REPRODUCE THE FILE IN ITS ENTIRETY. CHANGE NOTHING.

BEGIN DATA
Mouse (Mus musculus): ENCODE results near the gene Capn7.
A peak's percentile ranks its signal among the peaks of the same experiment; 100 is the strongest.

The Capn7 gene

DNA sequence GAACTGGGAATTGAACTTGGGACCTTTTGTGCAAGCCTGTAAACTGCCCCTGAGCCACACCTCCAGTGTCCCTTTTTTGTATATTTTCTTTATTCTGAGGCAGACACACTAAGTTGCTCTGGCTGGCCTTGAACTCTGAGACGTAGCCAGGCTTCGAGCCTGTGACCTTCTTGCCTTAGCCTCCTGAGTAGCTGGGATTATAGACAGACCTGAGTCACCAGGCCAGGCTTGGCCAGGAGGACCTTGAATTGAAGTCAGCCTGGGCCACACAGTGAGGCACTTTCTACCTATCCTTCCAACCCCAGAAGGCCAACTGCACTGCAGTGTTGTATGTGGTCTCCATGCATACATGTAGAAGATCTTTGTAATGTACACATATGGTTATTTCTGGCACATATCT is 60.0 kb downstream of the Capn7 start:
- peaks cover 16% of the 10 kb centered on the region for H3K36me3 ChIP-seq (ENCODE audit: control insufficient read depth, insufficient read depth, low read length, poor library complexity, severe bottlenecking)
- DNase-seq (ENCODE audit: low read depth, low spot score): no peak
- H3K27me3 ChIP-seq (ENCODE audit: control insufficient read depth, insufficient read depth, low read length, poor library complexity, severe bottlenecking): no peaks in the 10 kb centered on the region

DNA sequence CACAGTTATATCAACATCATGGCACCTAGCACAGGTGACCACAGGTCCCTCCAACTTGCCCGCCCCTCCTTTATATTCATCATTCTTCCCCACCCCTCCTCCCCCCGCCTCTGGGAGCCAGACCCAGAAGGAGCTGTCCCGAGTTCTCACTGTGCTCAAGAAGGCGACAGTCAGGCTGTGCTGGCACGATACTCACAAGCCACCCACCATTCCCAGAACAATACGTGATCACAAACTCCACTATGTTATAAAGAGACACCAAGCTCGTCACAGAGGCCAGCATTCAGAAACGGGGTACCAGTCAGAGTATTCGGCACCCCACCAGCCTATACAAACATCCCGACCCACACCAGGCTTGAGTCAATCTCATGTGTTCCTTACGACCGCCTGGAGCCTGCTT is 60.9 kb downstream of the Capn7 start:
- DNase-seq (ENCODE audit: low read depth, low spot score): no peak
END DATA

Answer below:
Mouse (Mus musculus): ENCODE results near the gene Capn7.
A peak's percentile ranks its signal among the peaks of the same experiment; 100 is the strongest.

The Capn7 gene

DNA sequence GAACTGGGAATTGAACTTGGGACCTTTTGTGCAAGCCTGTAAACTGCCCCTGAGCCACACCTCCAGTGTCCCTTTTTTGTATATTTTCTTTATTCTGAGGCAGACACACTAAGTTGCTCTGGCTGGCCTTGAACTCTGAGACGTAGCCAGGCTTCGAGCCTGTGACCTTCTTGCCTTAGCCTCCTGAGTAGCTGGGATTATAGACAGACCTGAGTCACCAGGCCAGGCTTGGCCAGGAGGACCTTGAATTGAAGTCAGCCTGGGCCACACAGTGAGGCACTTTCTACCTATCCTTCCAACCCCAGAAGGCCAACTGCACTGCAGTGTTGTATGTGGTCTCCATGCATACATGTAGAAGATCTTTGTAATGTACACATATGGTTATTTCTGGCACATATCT is 60.0 kb downstream of the Capn7 start:
- peaks cover 16% of the 10 kb centered on the region for H3K36me3 ChIP-seq (ENCODE audit: control insufficient read depth, insufficient read depth, low read length, poor library complexity, severe bottlenecking)
- DNase-seq (ENCODE audit: low read depth, low spot score): no peak
- H3K27me3 ChIP-seq (ENCODE audit: control insufficient read depth, insufficient read depth, low read length, poor library complexity, severe bottlenecking): no peaks in the 10 kb centered on the region

DNA sequence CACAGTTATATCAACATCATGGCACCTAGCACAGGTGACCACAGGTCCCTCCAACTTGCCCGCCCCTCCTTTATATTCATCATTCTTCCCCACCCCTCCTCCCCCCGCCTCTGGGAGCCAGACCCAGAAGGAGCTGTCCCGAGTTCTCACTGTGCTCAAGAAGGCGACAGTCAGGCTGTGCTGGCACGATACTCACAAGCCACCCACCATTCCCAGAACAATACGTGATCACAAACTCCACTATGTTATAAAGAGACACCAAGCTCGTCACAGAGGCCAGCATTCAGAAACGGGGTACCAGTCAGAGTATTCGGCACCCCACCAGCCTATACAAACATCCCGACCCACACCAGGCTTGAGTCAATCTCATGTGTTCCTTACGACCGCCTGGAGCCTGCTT is 60.9 kb downstream of the Capn7 start:
- DNase-seq (ENCODE audit: low read depth, low spot score): no peak